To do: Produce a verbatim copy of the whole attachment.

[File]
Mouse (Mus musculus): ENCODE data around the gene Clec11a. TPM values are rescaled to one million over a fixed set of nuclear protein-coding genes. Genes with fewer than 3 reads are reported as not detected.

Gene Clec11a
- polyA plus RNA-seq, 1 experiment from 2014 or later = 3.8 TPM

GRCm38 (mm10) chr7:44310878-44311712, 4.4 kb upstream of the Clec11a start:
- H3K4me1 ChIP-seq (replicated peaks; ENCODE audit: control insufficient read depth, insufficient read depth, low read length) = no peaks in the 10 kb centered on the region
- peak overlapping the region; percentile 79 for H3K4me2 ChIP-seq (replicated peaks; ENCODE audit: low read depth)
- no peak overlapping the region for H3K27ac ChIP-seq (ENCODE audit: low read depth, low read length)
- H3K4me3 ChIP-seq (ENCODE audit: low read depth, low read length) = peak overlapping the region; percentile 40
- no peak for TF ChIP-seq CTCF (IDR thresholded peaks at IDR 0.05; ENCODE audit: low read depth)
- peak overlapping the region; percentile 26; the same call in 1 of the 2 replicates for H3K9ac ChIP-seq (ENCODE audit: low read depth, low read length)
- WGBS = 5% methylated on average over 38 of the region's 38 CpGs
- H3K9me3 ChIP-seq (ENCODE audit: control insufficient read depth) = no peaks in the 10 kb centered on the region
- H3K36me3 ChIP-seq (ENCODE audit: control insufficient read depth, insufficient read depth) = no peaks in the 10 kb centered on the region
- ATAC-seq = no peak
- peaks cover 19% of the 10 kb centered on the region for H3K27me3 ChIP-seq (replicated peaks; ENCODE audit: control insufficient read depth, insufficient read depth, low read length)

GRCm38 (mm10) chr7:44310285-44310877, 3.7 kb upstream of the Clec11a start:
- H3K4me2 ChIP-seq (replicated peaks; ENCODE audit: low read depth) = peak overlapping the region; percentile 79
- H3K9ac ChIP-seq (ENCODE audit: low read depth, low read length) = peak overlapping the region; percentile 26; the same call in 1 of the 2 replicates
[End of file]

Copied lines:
Mouse (Mus musculus): ENCODE data around the gene Clec11a. TPM values are rescaled to one million over a fixed set of nuclear protein-coding genes. Genes with fewer than 3 reads are reported as not detected.

Gene Clec11a
- polyA plus RNA-seq, 1 experiment from 2014 or later = 3.8 TPM

GRCm38 (mm10) chr7:44310878-44311712, 4.4 kb upstream of the Clec11a start:
- H3K4me1 ChIP-seq (replicated peaks; ENCODE audit: control insufficient read depth, insufficient read depth, low read length) = no peaks in the 10 kb centered on the region
- peak overlapping the region; percentile 79 for H3K4me2 ChIP-seq (replicated peaks; ENCODE audit: low read depth)
- no peak overlapping the region for H3K27ac ChIP-seq (ENCODE audit: low read depth, low read length)
- H3K4me3 ChIP-seq (ENCODE audit: low read depth, low read length) = peak overlapping the region; percentile 40
- no peak for TF ChIP-seq CTCF (IDR thresholded peaks at IDR 0.05; ENCODE audit: low read depth)
- peak overlapping the region; percentile 26; the same call in 1 of the 2 replicates for H3K9ac ChIP-seq (ENCODE audit: low read depth, low read length)
- WGBS = 5% methylated on average over 38 of the region's 38 CpGs
- H3K9me3 ChIP-seq (ENCODE audit: control insufficient read depth) = no peaks in the 10 kb centered on the region
- H3K36me3 ChIP-seq (ENCODE audit: control insufficient read depth, insufficient read depth) = no peaks in the 10 kb centered on the region
- ATAC-seq = no peak
- peaks cover 19% of the 10 kb centered on the region for H3K27me3 ChIP-seq (replicated peaks; ENCODE audit: control insufficient read depth, insufficient read depth, low read length)

GRCm38 (mm10) chr7:44310285-44310877, 3.7 kb upstream of the Clec11a start:
- H3K4me2 ChIP-seq (replicated peaks; ENCODE audit: low read depth) = peak overlapping the region; percentile 79
- H3K9ac ChIP-seq (ENCODE audit: low read depth, low read length) = peak overlapping the region; percentile 26; the same call in 1 of the 2 replicates